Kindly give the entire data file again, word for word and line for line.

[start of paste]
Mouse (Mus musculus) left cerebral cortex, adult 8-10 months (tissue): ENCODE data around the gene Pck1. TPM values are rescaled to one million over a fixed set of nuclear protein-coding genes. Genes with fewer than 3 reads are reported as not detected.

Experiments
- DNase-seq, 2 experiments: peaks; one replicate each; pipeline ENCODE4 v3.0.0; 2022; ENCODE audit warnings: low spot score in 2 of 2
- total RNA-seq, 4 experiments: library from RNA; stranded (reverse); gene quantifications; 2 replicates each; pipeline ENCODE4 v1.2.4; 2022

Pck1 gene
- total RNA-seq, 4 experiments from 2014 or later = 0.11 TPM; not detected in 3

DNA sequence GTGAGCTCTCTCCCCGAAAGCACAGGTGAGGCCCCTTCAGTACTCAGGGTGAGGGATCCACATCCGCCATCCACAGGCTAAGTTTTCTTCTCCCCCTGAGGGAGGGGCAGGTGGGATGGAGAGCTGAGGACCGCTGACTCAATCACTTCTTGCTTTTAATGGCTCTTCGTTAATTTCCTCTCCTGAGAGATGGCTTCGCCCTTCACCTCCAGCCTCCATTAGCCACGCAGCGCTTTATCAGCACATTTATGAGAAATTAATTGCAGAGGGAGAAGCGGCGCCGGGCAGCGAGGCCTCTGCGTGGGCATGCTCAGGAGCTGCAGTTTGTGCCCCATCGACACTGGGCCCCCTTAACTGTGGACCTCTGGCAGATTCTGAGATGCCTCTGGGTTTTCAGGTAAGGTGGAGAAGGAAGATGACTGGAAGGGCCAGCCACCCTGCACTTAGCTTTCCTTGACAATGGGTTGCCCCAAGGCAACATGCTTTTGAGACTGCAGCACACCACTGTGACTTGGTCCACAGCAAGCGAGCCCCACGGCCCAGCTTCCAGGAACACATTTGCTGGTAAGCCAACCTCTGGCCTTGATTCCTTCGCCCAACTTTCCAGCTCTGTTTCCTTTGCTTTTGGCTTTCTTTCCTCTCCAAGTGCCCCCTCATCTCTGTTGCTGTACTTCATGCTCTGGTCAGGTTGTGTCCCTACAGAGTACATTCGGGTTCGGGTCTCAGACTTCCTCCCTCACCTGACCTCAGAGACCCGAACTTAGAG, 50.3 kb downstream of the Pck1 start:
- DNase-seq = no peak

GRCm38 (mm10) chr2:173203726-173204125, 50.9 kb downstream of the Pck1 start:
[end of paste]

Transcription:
Mouse (Mus musculus) left cerebral cortex, adult 8-10 months (tissue): ENCODE data around the gene Pck1. TPM values are rescaled to one million over a fixed set of nuclear protein-coding genes. Genes with fewer than 3 reads are reported as not detected.

Experiments
- DNase-seq, 2 experiments: peaks; one replicate each; pipeline ENCODE4 v3.0.0; 2022; ENCODE audit warnings: low spot score in 2 of 2
- total RNA-seq, 4 experiments: library from RNA; stranded (reverse); gene quantifications; 2 replicates each; pipeline ENCODE4 v1.2.4; 2022

Pck1 gene
- total RNA-seq, 4 experiments from 2014 or later = 0.11 TPM; not detected in 3

DNA sequence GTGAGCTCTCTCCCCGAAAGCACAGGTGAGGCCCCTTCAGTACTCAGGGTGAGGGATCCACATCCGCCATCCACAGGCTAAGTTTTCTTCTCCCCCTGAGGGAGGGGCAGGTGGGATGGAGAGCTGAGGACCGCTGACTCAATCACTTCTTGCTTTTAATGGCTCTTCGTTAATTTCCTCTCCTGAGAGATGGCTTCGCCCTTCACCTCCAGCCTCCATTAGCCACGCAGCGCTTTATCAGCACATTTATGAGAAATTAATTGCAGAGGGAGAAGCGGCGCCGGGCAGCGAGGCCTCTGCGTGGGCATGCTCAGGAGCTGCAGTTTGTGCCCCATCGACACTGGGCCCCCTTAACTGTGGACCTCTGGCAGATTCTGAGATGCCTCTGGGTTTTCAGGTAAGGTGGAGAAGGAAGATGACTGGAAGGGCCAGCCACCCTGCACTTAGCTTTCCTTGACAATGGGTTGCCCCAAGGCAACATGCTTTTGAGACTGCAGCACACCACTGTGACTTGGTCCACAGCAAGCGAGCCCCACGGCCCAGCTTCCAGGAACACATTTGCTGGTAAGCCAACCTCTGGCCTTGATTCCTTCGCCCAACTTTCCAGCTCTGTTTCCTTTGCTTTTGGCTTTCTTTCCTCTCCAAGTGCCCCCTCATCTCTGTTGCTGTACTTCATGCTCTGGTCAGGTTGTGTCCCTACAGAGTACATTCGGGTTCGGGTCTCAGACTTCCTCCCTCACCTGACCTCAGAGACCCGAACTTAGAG, 50.3 kb downstream of the Pck1 start:
- DNase-seq = no peak

GRCm38 (mm10) chr2:173203726-173204125, 50.9 kb downstream of the Pck1 start: